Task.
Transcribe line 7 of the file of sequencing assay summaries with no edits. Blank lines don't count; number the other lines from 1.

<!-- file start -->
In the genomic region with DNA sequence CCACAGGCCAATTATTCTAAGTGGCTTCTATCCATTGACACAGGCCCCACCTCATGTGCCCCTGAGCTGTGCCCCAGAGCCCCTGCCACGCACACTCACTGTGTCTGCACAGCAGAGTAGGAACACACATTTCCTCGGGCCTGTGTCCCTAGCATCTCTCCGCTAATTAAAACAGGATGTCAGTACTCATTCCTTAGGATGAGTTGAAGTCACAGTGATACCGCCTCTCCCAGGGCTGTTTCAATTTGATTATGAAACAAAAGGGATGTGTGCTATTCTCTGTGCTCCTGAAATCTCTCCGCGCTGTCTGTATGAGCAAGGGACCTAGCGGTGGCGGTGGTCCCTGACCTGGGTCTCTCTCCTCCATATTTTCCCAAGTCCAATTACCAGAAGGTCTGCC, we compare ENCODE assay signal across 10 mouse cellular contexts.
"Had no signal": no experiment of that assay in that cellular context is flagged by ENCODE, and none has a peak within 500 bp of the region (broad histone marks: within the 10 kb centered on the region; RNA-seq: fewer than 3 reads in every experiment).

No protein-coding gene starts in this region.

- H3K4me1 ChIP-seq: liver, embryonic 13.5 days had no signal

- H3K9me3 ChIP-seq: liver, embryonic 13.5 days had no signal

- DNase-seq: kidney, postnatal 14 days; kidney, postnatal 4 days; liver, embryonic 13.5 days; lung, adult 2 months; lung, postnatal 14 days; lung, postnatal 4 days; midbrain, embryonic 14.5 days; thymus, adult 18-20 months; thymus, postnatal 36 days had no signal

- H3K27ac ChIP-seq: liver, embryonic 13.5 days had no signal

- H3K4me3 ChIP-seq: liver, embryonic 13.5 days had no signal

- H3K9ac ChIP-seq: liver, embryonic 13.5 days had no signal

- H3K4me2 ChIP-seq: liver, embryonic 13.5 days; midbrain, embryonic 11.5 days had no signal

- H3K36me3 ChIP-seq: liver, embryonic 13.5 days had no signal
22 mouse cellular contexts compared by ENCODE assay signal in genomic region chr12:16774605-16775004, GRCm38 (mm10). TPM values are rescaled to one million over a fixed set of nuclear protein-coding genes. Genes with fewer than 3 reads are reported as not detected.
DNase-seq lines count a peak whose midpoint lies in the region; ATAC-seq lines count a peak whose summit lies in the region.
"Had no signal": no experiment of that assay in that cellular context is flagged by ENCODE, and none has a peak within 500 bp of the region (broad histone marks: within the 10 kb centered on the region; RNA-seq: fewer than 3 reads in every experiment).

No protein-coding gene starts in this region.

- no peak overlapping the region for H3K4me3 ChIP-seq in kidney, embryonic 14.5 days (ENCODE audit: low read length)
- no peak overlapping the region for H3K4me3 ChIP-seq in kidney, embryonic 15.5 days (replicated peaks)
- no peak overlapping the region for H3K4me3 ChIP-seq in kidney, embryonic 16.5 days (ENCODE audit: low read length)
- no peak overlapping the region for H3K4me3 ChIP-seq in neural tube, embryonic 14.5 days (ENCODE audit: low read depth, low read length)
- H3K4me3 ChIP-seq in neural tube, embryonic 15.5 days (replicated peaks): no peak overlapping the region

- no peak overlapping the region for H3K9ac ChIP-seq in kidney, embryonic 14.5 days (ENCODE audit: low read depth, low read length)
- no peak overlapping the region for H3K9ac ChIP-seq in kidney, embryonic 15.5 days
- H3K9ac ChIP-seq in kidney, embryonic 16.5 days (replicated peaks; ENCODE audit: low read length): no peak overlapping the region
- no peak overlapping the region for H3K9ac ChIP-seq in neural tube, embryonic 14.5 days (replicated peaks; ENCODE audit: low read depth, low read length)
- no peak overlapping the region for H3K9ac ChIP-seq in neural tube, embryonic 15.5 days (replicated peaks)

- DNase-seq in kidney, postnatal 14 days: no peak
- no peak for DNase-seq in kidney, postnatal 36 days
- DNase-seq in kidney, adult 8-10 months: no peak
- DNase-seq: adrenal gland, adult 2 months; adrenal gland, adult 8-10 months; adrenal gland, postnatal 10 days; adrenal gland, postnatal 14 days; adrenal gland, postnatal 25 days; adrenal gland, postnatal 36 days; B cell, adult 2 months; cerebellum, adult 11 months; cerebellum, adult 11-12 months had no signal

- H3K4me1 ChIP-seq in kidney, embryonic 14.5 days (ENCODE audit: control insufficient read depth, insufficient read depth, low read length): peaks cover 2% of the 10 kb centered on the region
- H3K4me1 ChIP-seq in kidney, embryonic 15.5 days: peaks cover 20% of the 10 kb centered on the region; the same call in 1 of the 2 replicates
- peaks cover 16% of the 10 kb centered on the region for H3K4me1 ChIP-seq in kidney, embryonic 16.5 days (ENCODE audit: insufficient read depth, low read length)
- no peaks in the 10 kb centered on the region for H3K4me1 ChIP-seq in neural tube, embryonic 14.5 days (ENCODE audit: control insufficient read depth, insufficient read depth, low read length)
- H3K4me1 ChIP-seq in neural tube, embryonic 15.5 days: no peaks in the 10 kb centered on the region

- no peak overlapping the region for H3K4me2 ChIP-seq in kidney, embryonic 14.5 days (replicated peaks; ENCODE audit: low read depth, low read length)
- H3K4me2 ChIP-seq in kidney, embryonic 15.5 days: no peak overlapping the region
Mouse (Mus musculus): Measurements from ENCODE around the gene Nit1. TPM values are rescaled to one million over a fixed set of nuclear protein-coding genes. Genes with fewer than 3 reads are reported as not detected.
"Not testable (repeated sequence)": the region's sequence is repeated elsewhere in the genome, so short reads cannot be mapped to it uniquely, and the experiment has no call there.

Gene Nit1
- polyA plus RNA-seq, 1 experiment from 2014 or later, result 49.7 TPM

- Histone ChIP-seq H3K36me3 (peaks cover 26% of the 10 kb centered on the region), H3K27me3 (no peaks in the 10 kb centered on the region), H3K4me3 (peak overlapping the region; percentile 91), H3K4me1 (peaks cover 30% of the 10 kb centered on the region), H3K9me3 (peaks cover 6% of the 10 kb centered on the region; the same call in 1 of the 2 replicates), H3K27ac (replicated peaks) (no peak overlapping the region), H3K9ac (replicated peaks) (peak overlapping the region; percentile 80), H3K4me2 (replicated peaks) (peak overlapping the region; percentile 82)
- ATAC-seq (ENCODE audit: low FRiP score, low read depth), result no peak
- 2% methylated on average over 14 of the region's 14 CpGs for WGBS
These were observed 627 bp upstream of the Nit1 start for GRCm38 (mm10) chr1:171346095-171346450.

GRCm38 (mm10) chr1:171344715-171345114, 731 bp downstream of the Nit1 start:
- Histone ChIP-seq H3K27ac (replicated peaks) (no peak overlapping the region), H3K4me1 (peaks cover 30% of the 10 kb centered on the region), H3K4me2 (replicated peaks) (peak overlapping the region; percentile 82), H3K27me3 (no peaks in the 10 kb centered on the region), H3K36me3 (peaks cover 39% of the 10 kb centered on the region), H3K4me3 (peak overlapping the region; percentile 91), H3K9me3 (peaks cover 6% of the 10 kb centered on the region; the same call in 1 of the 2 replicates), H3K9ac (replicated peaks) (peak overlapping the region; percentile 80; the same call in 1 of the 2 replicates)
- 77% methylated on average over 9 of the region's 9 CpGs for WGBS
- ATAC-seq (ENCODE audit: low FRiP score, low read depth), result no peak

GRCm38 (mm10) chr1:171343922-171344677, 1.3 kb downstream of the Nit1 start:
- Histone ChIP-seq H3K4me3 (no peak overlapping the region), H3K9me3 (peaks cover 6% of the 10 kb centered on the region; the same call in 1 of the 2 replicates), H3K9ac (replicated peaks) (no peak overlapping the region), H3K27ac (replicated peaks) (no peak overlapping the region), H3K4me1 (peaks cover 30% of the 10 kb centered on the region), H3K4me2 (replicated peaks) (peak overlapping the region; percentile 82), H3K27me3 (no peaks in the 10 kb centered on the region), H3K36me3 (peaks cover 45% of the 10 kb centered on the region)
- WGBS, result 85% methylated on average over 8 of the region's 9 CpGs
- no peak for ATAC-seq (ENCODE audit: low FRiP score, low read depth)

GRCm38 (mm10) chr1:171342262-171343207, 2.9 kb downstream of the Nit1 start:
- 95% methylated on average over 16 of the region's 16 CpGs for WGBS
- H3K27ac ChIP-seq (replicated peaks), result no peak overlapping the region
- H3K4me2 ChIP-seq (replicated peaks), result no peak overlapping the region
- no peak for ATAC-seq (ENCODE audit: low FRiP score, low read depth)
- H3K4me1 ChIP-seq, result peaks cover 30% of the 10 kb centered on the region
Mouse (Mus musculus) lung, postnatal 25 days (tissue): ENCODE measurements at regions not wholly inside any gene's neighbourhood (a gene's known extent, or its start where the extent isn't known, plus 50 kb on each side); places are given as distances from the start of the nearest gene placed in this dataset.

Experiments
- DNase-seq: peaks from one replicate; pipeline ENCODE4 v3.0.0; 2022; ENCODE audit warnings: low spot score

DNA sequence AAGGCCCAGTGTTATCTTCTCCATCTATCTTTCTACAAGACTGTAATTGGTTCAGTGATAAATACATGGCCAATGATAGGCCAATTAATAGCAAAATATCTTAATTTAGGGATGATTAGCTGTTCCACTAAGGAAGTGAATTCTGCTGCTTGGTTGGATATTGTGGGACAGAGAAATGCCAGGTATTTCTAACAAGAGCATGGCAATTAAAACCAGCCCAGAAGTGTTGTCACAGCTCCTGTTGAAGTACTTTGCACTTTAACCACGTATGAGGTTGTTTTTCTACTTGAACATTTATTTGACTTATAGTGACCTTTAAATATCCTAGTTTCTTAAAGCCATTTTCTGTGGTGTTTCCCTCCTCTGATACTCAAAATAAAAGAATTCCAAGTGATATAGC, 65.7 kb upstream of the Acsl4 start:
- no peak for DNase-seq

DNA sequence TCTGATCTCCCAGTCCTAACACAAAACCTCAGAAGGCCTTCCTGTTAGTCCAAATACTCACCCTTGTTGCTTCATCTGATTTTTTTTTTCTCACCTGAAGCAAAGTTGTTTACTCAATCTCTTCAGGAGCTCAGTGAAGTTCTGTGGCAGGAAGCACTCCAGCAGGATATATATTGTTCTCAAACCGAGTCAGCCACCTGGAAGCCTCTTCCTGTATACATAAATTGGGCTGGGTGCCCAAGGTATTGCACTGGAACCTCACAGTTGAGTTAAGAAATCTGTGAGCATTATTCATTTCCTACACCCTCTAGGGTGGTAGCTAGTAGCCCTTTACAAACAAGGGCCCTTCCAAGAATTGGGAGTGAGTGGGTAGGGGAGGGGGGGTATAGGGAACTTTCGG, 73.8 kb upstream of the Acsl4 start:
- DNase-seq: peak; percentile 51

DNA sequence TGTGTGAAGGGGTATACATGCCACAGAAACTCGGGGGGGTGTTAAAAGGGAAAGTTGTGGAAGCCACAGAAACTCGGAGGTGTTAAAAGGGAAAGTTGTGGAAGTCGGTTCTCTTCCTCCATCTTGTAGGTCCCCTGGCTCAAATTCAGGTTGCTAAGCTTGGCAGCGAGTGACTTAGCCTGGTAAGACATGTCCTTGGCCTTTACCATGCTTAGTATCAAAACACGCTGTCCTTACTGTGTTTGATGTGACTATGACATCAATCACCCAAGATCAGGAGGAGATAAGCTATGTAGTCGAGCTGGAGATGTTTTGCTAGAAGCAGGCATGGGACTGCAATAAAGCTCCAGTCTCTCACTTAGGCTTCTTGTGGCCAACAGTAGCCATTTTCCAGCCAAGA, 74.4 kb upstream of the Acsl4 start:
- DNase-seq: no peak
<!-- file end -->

- H3K27ac ChIP-seq: liver, embryonic 13.5 days had no signal